Servers clearly benefit from all three usage models that
essentially integrate Flash as a faster hard disk or disk cache. All
usage models help ( 1) reduce unnecessary standby power from
hard disk drives and ( 2) improve overall throughput by reading
and writing from disk cache instead of a hard disk drive.
In the remainder of this paper, we examine Flash-based
disk cache architectures that improve Flash manageability
and reliability in the extended system memory usage model.
We believe this usage model is effective in addressing the
increasing power consumption in system memory. Our studies on servers have revealed the system memory architecture
to be the critical component in delivering high throughput
in a data center.
3. PRoPoSeD ARchitectuRe
3. 1. Architecture of the flash-based disk cache
The right side of Figure 3 shows the Flash-based disk cache
architecture for the extended system memory usage model.
Compared to a conventional DRAM-only architecture shown
on the left side of Figure 3, our proposed architecture uses a
two level disk cache, composed of a relatively small DRAM in
front of a dense Flash. The much lower access time of DRAM
allows it to act as a cache for the Flash without significantly
increasing power consumption. A Flash memory controller
is also required for reliability management.
Our design uses a NAND Flash that stores 2 bits per cell
(MLC) and is capable of switching from MLC to SLC mode
using techniques proposed in Flex-OneNAND6 and Cho.
Finally, our design uses variable-strength ECC to improve
reliability while adding the smallest possible delay.
figure 3: 1GB DRAm is replaced with a smaller 256 mB DRAm and
1GB nAnD-based flash. Additional components are added to control
Hard Disk Drive
(a) Standard system
Hard Disk Drive
(a) Proposed system
operating System Support: Our proposed architecture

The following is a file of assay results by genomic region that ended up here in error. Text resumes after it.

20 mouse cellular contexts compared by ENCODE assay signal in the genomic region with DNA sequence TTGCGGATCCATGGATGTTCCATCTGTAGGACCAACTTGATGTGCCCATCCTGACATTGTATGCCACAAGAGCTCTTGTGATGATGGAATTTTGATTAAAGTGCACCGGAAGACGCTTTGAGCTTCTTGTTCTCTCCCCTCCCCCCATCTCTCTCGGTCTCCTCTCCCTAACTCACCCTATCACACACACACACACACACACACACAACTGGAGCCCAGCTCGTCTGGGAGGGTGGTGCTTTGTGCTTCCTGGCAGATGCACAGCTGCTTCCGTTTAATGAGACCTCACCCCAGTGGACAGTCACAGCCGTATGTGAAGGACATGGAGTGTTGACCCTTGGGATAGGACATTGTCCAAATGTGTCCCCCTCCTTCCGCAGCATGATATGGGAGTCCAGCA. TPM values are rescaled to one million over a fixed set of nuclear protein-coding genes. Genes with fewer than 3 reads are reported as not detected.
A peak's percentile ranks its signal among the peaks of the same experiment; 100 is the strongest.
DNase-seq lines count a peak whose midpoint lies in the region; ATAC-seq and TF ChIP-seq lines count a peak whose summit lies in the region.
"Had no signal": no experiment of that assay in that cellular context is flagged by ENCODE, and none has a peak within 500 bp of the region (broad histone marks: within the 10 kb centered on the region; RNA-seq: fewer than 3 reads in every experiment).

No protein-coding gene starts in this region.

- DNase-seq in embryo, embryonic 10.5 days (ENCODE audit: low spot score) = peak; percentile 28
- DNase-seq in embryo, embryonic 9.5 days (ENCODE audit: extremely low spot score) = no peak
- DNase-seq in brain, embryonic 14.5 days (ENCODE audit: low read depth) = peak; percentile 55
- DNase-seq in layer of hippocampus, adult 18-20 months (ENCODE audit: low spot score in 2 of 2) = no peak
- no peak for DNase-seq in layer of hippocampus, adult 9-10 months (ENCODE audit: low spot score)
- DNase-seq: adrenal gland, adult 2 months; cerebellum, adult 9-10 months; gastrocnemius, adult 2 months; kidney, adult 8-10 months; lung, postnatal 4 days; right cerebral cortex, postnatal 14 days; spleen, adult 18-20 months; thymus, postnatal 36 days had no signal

requires additional data structures to manage the Flash
blocks and pages. These tables are read from the hard disk
drive and stored in DRAM at run-time to reduce access
latency and mitigate wear-out. Together, they describe
whether pages exist in DRAM or Flash, and specify the various Flash memory configuration options for reliability. For
example, the FlashCache Hash Table allows the operating
system to quickly look up the location of a file page. The
Flash Page Status Table keeps track of the ECC strength,
MLC/SLC mode and access frequency for each page. Each
Erase block has an entry in the Block Status Table to determine how worn out it is. Finally, the Global Status Table
records how quickly the Flash-based disk cache is satisfying
requests, and is the number we try to maximize while the
system is running.
The storage overhead of the four tables are less than 2%
of the Flash size. The FlashCache Hash Table and Flash Page
Status Table are the primary contributors because an entry
is needed for each Flash page. Our Flash-based disk cache
is managed in software (OS code) using the tables described
above. We found the performance overhead in executing
this code to be minimal.
Splitting flash into read and Write regions: We divide
the Flash into a read disk cache and a write disk cache. Read
caches are less susceptible to out-of-place writes, which
reduce the read cache capacity and increase the risk of garbage collection. An out-of-place write happens when existing
data is modified, because Flash has to be erased before it
can be written to a second time. It is simple to invalidate the
old data page (using the Page Status Table and modifying
the Hash Table) then write new data into a previously erased
page. However, the invalid pages accumulate as wasted
space that will have to be garbage collected later. By splitting
Flash into read and write regions, we were able cut down on
time consuming garbage collections.
Figure 4 shows an example that highlights the benefits
of splitting the Flash-based disk cache into a read and write
cache. The left side shows the behavior of a unified Flash-based disk cache and the right side shows the behavior of
splitting the Flash-based disk cache into a read and write
cache. Figure 4 assumes we have five pages per block and
five total blocks in a Flash-based disk cache. Garbage collection proceeds by reading all valid data from blocks containing invalid pages, erasing those blocks and then sequentially
re-writing the valid data. In this example, when the Flash-based disk cache is split into a read and write cache, only two
blocks are candidates for garbage collection. This dramatically reduces Flash reads, writes, and erases compared to a
unified Flash-based disk cache that considers all five Flash
blocks. Our studies also show that the overall disk cache
miss rate is reduced substantially for online transaction processing (OLTP) applications by splitting the Flash.
3. 2. Architecture of the flash memory controller
Flash needs architectural support to improve reliability and
lifetime when used as a cache. Figure 6 shows a high-level
block diagram of a programmable Flash memory controller
that addresses this need. Requests from the operating system
aPril 2009 | Vol. 52 | no. 4 | communicAtionS of the Acm